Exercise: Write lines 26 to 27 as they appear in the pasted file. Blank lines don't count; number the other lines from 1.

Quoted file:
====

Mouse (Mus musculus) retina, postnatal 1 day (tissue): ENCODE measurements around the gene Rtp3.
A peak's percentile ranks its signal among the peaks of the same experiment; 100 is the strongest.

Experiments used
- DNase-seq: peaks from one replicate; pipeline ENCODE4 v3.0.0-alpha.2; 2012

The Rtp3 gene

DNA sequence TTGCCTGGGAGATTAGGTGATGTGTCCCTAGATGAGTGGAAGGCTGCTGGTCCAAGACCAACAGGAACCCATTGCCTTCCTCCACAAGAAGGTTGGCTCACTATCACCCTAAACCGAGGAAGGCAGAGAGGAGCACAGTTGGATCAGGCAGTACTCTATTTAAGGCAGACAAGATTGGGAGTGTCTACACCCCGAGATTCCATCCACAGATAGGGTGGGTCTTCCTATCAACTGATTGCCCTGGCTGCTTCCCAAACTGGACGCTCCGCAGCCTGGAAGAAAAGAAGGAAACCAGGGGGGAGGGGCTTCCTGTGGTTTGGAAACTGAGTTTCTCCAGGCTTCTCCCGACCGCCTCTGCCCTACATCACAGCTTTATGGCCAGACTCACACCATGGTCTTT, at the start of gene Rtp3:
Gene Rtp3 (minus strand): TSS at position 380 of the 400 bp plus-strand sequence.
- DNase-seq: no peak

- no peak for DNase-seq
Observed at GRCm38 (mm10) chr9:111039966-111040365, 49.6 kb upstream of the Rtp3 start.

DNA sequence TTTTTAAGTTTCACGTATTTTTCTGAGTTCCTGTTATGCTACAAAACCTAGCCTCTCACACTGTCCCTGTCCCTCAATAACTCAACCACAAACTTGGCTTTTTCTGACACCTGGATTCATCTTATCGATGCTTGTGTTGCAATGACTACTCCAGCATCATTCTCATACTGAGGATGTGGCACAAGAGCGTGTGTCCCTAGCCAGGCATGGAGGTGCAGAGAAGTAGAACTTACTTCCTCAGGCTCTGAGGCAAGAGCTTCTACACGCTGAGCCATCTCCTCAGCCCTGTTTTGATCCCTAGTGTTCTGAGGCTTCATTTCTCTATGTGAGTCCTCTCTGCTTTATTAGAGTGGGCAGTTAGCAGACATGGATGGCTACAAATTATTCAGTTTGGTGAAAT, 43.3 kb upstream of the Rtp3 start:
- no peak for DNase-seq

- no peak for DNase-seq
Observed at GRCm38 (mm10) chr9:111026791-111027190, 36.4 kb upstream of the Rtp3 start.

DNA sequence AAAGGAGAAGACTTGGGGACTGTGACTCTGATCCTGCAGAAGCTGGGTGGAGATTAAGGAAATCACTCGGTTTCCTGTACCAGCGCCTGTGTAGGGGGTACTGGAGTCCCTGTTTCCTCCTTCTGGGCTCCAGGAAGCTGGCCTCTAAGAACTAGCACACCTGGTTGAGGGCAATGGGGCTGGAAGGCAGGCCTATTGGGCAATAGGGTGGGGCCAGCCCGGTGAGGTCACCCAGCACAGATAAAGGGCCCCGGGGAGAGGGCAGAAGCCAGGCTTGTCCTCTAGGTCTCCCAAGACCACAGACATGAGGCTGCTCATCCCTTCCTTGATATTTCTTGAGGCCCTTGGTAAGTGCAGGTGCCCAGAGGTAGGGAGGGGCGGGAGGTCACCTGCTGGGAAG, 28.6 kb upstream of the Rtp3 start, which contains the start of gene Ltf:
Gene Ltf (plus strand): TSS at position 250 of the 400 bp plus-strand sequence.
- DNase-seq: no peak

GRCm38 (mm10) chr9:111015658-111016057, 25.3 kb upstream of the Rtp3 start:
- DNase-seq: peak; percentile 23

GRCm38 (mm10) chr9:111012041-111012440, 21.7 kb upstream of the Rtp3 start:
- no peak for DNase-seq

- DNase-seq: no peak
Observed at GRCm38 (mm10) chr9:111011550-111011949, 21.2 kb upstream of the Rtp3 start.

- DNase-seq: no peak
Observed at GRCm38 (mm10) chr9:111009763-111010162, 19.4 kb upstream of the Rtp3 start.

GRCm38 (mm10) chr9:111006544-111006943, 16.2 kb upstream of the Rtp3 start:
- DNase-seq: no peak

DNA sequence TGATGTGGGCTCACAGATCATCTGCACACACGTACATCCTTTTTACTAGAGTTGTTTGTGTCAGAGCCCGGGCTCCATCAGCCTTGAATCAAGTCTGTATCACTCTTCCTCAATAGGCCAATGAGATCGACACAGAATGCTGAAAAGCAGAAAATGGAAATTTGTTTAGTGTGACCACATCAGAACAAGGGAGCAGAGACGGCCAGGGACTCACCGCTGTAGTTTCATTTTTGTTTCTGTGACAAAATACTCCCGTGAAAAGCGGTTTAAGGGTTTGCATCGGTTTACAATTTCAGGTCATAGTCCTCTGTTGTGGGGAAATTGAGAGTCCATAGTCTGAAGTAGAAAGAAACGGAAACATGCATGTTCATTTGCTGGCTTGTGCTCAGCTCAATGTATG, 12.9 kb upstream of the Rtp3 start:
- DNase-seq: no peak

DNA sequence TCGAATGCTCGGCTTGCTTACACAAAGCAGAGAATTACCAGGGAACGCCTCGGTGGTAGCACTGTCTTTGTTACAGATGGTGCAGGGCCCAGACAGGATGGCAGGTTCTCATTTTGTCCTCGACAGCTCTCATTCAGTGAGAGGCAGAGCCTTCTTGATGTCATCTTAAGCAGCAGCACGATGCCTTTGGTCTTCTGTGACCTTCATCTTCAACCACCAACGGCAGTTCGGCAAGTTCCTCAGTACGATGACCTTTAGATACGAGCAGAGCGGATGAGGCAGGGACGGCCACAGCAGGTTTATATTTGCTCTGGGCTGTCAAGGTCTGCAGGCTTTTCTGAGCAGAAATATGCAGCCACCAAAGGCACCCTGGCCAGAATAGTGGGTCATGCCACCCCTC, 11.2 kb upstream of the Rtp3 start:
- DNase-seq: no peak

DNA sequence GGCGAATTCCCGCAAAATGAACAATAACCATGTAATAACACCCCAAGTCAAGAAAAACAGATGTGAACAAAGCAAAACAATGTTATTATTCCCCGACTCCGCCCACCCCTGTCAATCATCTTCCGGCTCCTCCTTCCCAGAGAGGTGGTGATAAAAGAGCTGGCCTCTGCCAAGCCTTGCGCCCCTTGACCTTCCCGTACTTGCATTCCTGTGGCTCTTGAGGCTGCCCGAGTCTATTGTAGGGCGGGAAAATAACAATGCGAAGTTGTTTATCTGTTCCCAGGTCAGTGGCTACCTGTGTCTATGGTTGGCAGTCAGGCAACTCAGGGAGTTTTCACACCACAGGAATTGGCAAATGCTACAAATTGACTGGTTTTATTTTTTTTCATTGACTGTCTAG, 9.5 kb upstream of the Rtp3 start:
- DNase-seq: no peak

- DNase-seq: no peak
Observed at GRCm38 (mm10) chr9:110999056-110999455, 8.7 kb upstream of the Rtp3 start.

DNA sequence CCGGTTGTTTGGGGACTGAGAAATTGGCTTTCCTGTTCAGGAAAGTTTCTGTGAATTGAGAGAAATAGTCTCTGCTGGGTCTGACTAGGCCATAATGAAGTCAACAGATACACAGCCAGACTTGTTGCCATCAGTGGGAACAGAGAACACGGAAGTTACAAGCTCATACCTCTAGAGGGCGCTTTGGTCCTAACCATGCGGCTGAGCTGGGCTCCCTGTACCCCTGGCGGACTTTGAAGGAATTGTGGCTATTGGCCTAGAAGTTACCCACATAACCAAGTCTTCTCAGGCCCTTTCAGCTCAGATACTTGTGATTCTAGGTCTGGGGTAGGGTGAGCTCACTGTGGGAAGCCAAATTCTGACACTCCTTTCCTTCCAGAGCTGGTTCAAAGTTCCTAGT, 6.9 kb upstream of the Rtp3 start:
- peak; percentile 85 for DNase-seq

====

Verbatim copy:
GRCm38 (mm10) chr9:111006544-111006943, 16.2 kb upstream of the Rtp3 start:
- DNase-seq: no peak